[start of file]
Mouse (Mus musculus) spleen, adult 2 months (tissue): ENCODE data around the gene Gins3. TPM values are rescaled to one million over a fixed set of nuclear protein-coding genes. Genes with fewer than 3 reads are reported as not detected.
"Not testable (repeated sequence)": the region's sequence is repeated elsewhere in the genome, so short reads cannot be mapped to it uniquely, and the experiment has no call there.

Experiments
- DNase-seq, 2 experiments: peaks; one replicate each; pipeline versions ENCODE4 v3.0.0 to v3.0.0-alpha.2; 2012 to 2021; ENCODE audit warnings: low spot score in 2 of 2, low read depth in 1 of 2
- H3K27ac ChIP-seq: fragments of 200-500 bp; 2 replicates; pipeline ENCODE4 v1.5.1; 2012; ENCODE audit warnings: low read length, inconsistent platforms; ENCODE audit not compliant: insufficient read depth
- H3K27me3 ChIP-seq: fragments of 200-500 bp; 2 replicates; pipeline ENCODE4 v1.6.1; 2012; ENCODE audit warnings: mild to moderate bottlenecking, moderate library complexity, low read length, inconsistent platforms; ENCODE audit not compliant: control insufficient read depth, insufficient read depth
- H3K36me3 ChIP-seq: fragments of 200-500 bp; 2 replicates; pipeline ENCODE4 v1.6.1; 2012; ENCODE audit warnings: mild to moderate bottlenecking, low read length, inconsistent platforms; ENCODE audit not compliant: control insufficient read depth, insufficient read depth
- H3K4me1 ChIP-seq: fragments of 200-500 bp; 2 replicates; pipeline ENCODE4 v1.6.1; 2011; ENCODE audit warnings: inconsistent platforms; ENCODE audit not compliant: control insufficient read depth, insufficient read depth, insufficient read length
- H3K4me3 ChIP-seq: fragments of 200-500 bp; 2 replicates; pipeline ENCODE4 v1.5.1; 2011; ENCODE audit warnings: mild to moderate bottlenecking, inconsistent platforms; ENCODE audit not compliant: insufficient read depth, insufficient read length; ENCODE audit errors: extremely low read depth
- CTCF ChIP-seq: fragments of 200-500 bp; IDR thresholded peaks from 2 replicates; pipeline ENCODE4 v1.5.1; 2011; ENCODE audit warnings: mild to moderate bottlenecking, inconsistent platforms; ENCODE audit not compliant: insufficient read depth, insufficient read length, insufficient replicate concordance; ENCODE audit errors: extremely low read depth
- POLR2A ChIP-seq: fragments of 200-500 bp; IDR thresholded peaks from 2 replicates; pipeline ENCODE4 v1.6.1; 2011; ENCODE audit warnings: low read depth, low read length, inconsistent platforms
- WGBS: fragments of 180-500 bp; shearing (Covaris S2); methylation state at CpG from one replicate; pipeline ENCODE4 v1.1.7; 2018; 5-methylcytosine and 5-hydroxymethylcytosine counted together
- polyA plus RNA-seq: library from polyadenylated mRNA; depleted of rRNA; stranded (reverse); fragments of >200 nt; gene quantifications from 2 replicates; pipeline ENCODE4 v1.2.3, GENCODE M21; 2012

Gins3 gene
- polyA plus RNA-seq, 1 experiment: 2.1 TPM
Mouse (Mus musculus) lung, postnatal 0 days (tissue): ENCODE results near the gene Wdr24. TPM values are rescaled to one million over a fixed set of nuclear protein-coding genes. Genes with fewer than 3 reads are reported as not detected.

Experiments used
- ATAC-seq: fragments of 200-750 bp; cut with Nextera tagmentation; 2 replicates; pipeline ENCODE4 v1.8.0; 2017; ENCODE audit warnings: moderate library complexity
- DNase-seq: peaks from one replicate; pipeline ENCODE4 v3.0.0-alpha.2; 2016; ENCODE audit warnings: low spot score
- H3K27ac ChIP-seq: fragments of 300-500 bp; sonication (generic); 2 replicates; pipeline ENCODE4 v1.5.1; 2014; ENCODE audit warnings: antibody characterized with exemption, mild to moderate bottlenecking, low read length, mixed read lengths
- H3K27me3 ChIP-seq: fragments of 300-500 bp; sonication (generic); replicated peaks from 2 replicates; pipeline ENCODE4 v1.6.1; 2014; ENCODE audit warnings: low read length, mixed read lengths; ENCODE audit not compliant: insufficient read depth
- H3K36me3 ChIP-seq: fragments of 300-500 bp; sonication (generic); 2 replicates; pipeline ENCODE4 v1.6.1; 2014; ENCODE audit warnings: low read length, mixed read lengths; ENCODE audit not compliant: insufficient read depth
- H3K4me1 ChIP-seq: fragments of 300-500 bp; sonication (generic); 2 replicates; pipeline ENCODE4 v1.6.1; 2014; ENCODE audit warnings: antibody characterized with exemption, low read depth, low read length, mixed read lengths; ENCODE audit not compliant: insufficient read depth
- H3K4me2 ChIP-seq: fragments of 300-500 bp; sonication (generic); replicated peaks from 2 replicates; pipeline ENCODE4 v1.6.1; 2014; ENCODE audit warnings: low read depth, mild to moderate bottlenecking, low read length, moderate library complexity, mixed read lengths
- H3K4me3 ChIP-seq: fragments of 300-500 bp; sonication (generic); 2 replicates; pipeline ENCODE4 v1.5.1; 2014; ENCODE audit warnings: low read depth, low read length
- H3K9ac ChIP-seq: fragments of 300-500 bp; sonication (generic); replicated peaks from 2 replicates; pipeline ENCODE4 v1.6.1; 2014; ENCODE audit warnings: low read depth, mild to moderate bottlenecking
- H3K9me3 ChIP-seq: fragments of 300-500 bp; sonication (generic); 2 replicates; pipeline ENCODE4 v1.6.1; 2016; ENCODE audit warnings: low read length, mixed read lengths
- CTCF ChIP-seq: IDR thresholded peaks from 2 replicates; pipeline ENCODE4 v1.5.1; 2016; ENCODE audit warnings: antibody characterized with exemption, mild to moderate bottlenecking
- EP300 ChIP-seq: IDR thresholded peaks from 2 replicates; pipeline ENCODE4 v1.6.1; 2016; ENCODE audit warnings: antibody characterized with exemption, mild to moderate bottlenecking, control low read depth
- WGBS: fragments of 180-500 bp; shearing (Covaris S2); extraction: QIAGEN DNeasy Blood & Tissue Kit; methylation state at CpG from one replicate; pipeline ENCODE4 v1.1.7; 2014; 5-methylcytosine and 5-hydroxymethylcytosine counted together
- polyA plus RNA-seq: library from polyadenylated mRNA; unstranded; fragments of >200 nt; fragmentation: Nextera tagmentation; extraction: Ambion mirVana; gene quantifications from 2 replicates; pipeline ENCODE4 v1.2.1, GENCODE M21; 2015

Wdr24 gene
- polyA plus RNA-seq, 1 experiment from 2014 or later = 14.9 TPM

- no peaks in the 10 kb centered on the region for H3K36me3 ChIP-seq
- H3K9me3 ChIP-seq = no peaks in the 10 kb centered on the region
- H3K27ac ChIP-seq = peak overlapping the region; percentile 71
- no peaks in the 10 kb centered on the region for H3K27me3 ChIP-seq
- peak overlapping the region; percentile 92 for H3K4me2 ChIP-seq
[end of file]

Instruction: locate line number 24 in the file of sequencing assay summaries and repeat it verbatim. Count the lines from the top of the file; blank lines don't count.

- H3K4me2 ChIP-seq: fragments of 300-500 bp; sonication (generic); replicated peaks from 2 replicates; pipeline ENCODE4 v1.6.1; 2014; ENCODE audit warnings: low read depth, mild to moderate bottlenecking, low read length, moderate library complexity, mixed read lengths